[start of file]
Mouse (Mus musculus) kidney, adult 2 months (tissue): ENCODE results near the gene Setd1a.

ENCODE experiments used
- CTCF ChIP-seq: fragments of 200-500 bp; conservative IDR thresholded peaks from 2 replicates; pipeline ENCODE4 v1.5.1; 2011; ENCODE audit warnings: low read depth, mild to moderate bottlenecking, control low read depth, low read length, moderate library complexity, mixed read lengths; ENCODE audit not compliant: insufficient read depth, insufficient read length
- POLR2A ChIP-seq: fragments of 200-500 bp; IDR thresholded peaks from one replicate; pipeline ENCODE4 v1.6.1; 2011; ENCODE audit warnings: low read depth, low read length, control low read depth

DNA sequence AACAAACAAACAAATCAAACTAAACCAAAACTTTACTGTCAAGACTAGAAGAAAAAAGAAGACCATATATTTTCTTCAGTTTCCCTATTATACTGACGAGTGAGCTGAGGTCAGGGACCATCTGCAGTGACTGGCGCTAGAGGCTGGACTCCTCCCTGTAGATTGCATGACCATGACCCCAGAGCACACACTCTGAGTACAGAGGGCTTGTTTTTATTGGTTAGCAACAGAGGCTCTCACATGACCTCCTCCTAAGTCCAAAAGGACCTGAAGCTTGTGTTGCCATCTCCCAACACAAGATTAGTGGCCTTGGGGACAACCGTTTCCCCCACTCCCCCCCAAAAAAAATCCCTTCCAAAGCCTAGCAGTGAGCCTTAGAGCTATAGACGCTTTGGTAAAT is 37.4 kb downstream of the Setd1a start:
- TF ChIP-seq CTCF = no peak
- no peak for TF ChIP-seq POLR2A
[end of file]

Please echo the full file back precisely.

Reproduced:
Mouse (Mus musculus) kidney, adult 2 months (tissue): ENCODE results near the gene Setd1a.

ENCODE experiments used
- CTCF ChIP-seq: fragments of 200-500 bp; conservative IDR thresholded peaks from 2 replicates; pipeline ENCODE4 v1.5.1; 2011; ENCODE audit warnings: low read depth, mild to moderate bottlenecking, control low read depth, low read length, moderate library complexity, mixed read lengths; ENCODE audit not compliant: insufficient read depth, insufficient read length
- POLR2A ChIP-seq: fragments of 200-500 bp; IDR thresholded peaks from one replicate; pipeline ENCODE4 v1.6.1; 2011; ENCODE audit warnings: low read depth, low read length, control low read depth

DNA sequence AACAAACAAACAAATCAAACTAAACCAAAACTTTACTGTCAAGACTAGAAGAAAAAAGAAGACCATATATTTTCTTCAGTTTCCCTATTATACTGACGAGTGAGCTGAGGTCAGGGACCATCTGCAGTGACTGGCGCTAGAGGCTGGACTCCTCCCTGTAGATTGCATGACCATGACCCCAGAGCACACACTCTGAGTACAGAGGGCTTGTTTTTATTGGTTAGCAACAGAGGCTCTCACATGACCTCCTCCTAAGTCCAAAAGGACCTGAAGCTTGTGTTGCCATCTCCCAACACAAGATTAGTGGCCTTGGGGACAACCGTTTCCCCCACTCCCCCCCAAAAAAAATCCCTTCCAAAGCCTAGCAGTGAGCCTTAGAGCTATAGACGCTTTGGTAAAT is 37.4 kb downstream of the Setd1a start:
- TF ChIP-seq CTCF = no peak
- no peak for TF ChIP-seq POLR2A